Recruitment and HR Blog
How well prepared are your managers for interviewing?
A recent study by Reed discovered that 59% of respondents wished they had posed different interview questions to applicants. 47% of managers worried about asking candidates the right questions. And this contributed to broader regrets about hiring decisions that were made.
Making a poor hiring decision is frustrating, time consuming and costly. In some cases, it might be the consequence of the candidate misleading the hiring managers. Perhaps there were a few little white lies on their CV, or they turned out not to be the person they portrayed at interview.
But it’s also possible that the interview process was not as effective as it could have been. How well prepared were the managers who were interviewing? It’s so important that they are given the right support and advice ahead of holding interviews to make sure they know how to get the best from each candidate so they can identify the real stars. So here are some tips that you might like to share with your managers to help them develop their approach to interviews.
Interviewing tips for managers
Prepare, prepare, prepare!
We remind applicants to be prepared, but every interviewer needs to put the work in up front into their preparation too. Draft questions carefully to make sure you’re really exploring the essential skills needed to be successful in the role. And do your research; depending on the type of role, consider spending some time looking into the applicant’s background. Does their LinkedIn profile match their CV? If not, why not? Identify any specific points that you would like to know more about when you meet.
What’s the interview environment like?
Consider the set up in the interview room: atmosphere, temperature, surroundings, plus any possible distractions. Remember you’re interviewing that person because you want them to show you what they can do. People will do that best in an environment where they’re comfortable. Think about what their first impressions are likely to be as they arrive too – is the atmosphere welcoming and will it help them feel as calm as possible and able to be at their best?
Consider your questioning technique
Use competency-based interviews with a variety of open, probing and closed questions as appropriate, seeking examples to back up bold statements. People can often say what they think interviewers want to hear - which isn’t helpful. You need candidates who can answer your questions by providing examples and ideally applying these to your company or the role when doing so.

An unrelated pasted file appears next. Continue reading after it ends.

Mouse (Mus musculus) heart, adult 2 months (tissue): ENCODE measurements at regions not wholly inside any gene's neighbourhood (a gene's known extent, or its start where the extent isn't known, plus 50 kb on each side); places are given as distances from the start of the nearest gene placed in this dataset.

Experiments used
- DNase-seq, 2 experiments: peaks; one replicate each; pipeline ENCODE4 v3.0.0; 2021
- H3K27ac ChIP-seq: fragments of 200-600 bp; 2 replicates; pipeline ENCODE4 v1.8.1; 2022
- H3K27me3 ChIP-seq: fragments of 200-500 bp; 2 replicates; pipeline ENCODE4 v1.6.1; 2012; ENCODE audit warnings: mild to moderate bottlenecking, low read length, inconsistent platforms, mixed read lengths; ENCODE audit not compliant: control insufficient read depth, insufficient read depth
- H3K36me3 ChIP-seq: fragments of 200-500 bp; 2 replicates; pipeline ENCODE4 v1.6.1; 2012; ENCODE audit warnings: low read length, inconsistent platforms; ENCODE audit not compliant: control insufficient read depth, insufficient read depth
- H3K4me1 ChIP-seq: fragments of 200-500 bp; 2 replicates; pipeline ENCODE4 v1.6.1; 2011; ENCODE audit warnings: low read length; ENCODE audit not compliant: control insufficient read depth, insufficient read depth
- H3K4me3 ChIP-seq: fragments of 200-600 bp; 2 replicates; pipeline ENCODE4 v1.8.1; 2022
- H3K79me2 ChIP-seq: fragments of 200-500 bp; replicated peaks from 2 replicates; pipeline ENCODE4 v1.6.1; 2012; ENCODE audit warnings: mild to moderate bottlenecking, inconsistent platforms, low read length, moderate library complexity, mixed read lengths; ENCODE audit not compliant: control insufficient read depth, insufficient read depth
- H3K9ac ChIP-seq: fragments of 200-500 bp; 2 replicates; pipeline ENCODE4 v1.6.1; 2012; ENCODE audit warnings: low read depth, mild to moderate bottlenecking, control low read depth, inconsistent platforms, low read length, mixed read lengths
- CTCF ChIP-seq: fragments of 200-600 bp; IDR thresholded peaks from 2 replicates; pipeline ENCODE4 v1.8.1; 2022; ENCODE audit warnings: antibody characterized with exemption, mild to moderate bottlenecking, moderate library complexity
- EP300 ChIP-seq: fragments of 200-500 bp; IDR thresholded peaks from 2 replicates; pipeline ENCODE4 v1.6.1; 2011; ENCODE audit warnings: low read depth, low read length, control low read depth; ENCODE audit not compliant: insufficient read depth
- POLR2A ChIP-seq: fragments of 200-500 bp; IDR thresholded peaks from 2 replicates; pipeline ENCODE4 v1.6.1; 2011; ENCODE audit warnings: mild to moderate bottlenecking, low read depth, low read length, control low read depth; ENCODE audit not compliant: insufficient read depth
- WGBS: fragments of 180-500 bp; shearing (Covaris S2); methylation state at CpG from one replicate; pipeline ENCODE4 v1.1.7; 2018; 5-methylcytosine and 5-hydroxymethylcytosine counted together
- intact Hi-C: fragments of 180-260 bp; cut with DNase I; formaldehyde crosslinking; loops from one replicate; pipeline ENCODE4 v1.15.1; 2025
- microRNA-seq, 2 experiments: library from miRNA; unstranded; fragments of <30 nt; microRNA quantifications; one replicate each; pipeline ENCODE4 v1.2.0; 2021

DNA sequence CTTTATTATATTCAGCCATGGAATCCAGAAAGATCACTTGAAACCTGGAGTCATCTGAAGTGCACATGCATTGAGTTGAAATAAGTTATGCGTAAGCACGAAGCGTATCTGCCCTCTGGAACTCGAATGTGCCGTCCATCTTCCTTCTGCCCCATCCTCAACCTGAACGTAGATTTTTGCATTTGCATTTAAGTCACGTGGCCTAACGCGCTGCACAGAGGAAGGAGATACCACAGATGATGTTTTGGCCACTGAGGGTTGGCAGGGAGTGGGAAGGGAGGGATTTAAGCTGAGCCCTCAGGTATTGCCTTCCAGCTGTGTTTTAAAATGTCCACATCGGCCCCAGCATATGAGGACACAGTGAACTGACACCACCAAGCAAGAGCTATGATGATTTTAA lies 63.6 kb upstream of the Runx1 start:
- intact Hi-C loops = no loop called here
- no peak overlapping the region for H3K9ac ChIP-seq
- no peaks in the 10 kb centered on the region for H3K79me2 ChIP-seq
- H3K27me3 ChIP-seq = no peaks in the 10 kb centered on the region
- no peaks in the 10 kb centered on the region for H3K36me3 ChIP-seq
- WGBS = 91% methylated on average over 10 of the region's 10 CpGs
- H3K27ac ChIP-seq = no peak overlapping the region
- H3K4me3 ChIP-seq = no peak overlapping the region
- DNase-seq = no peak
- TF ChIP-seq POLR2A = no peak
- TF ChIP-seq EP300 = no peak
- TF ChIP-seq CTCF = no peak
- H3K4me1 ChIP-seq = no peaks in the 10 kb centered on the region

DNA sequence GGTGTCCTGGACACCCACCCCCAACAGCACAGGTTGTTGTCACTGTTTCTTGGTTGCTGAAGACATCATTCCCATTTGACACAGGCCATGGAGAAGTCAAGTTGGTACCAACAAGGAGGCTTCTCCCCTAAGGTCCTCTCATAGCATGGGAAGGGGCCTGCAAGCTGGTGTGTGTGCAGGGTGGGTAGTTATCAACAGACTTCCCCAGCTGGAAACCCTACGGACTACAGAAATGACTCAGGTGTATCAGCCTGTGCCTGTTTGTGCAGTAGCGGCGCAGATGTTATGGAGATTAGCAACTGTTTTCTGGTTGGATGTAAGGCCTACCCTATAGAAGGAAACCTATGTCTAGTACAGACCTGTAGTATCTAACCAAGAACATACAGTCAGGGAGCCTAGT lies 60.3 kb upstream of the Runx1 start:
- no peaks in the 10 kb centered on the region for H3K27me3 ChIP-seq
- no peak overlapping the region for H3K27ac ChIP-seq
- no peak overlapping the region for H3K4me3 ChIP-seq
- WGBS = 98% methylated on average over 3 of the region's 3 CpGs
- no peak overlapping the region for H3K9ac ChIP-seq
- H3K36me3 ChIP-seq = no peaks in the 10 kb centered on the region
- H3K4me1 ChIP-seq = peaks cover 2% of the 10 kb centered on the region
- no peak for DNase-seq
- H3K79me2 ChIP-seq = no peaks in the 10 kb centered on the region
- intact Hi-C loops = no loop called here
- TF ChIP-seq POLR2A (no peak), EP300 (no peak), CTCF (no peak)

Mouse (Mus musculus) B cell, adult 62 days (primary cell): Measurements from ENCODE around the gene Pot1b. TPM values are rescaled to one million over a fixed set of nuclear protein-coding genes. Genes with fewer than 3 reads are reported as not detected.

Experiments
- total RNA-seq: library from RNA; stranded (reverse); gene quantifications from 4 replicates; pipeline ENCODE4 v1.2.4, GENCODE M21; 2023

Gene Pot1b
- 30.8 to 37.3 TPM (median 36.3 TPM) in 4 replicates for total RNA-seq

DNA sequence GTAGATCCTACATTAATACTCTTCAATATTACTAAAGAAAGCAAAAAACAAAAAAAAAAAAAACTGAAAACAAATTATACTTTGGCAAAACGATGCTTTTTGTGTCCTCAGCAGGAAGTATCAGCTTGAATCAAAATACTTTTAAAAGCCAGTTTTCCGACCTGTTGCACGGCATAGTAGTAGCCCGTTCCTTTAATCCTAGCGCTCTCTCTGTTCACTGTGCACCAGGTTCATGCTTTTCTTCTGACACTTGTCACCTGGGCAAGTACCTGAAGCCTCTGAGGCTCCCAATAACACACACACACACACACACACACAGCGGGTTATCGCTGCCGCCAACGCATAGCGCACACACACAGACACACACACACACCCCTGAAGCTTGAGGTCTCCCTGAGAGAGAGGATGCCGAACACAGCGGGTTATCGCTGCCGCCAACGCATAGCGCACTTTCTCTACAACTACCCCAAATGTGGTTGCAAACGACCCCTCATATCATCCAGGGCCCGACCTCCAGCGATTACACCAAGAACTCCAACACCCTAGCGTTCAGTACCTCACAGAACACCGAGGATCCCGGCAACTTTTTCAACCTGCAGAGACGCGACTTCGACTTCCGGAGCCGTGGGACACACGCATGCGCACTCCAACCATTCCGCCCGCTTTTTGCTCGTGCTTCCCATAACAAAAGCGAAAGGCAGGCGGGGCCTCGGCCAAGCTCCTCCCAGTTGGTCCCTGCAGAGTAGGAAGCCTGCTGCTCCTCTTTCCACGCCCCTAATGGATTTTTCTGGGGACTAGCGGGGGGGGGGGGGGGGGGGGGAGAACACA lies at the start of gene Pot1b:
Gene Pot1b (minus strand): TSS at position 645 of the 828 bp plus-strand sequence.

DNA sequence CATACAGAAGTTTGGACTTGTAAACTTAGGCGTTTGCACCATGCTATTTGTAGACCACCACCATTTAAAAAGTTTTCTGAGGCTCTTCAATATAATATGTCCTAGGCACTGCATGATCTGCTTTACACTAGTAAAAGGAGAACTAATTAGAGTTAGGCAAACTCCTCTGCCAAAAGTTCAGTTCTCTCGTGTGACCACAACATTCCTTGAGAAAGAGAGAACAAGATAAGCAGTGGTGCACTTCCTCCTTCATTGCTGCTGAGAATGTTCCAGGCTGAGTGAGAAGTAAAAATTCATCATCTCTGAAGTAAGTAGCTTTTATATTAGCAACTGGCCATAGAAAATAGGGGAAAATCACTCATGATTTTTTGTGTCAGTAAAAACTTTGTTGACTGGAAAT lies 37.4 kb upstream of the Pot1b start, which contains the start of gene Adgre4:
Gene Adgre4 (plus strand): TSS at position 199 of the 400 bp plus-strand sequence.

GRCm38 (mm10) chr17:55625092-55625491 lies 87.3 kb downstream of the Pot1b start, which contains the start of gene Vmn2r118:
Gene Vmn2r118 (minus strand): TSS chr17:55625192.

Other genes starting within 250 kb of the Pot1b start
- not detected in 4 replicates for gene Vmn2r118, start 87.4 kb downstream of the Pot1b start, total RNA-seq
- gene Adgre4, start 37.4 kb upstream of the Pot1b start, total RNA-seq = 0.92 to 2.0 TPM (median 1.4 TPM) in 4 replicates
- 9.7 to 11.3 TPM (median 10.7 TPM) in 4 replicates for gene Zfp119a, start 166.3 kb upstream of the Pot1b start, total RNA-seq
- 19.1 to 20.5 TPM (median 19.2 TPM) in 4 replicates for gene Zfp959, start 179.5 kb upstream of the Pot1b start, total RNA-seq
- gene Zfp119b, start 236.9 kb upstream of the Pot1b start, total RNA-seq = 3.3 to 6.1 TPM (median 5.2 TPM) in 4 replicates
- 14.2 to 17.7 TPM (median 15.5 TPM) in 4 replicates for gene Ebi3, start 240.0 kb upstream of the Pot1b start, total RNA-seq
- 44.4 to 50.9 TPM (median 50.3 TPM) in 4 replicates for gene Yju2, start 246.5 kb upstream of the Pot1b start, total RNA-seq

Be ready to ask follow-up questions
Good applicants will have prepared answers to the most common interview questions. Asking a follow up question nudges them to provide a more in-depth answer which can be more revealing. Asking a thoughtful follow up question also shows them that you are listening and interested in what they’re telling you.
Have an interview panel
We’d always encourage at least two people to make up the interview panel if not more. It makes for a more transparent and fair interviewing process, and also removes some of the burden of making the decision alone. Interviewing with a colleague or two will offer different perspectives, as it’s likely they will notice things about the applicant and their responses that you miss and vice versa. It will provide you with an opportunity for discussion afterwards and the chance to develop a more rounded opinion of a person.
Be aware of non-verbal cues
There’s no exact science to reading another person’s body language but being able to recognise positive and negative attributes can be useful. A person’s body language including posture, expression, and attitude can provide useful insights. But remember, it’s not only the candidate’s body language that you need to be aware of. Be mindful of your own too – and what that could be saying to the candidate.
It’s never a good idea to make an offer for the sake of filling a role. If you haven’t found the right person, start again. It can be time consuming and frustrating but hiring the wrong person will only lead you back to the beginning anyway - and with a lot of extra expense.